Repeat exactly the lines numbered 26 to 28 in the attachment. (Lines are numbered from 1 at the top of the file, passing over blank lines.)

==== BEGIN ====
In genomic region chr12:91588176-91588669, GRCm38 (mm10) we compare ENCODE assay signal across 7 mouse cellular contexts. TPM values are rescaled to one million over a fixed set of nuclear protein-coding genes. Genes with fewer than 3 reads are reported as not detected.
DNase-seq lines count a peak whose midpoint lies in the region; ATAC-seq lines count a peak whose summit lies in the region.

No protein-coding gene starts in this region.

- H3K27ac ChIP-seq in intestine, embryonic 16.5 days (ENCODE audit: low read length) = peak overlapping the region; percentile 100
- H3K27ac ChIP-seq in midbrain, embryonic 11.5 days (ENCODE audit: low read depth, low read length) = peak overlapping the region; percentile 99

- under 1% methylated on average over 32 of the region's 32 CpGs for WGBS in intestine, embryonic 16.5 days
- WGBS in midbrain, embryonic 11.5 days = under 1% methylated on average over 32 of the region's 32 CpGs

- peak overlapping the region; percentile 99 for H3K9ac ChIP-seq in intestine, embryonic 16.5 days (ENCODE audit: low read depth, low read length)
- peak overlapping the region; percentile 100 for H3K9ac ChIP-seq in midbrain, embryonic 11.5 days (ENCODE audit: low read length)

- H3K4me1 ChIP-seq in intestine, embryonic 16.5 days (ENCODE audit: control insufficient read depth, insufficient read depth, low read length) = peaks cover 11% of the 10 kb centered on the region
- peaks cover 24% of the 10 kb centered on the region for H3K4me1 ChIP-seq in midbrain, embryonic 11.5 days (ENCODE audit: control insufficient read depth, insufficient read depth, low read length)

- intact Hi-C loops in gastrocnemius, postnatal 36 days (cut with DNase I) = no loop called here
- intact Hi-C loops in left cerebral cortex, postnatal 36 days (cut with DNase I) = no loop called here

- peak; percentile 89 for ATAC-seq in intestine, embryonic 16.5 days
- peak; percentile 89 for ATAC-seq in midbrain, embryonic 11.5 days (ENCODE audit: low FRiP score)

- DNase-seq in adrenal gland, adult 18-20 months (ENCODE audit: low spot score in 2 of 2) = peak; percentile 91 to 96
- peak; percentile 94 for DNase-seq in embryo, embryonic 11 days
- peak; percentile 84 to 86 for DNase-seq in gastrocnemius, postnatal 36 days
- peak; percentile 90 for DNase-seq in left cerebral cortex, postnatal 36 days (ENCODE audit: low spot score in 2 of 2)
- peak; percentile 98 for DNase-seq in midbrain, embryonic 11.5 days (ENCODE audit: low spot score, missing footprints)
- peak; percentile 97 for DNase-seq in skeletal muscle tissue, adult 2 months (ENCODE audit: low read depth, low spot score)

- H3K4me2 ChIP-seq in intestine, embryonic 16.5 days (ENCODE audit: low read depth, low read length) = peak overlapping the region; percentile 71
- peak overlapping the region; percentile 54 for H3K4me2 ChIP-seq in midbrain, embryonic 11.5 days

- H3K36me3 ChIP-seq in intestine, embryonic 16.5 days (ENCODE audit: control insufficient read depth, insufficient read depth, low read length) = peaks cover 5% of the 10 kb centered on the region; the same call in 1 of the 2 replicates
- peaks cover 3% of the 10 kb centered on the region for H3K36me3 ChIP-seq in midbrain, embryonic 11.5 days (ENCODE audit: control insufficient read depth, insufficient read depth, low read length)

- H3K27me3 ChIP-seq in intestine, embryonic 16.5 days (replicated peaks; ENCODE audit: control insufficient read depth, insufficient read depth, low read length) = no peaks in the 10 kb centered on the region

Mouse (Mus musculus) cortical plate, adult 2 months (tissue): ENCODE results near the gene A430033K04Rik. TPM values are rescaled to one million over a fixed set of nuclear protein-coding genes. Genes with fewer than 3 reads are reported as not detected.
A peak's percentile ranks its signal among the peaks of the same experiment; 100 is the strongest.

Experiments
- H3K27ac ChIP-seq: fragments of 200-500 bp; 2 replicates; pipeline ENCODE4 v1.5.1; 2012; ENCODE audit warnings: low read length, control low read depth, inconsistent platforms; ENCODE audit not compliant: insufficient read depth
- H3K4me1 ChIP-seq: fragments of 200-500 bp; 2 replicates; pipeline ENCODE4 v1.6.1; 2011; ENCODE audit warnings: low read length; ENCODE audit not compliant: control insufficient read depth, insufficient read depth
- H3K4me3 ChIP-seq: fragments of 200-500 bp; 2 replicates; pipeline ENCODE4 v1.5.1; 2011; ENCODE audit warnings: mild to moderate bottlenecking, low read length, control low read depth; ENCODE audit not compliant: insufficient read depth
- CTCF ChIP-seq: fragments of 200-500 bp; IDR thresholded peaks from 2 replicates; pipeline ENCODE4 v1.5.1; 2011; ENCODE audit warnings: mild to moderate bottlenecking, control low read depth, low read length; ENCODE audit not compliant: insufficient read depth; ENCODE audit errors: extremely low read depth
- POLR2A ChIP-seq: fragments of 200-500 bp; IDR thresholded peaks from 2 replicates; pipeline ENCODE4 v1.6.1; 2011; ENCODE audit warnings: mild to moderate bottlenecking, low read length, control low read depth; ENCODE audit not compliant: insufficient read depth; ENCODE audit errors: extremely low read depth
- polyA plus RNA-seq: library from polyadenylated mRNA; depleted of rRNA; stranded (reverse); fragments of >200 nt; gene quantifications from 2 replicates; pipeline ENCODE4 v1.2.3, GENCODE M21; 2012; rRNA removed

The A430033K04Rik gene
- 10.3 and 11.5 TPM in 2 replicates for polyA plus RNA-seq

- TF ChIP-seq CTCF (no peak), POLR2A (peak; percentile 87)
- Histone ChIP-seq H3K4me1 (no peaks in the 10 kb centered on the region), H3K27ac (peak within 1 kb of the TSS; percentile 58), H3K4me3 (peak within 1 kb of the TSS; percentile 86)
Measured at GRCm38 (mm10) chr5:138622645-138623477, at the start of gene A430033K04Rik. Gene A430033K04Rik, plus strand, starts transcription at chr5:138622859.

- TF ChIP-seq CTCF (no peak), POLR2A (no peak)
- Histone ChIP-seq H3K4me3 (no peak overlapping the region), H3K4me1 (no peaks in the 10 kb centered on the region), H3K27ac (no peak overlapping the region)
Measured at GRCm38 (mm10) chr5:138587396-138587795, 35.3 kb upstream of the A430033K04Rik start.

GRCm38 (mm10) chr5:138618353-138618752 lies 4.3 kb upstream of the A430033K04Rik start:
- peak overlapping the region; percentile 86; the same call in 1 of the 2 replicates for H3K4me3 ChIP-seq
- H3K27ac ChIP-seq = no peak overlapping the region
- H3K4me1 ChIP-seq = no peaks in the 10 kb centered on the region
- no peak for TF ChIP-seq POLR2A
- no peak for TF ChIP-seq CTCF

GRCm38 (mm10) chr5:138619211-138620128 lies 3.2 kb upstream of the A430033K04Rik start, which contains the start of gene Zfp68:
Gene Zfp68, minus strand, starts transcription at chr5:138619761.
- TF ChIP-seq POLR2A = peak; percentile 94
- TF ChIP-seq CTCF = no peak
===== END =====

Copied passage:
- H3K27me3 ChIP-seq in intestine, embryonic 16.5 days (replicated peaks; ENCODE audit: control insufficient read depth, insufficient read depth, low read length) = no peaks in the 10 kb centered on the region

Mouse (Mus musculus) cortical plate, adult 2 months (tissue): ENCODE results near the gene A430033K04Rik. TPM values are rescaled to one million over a fixed set of nuclear protein-coding genes. Genes with fewer than 3 reads are reported as not detected.
A peak's percentile ranks its signal among the peaks of the same experiment; 100 is the strongest.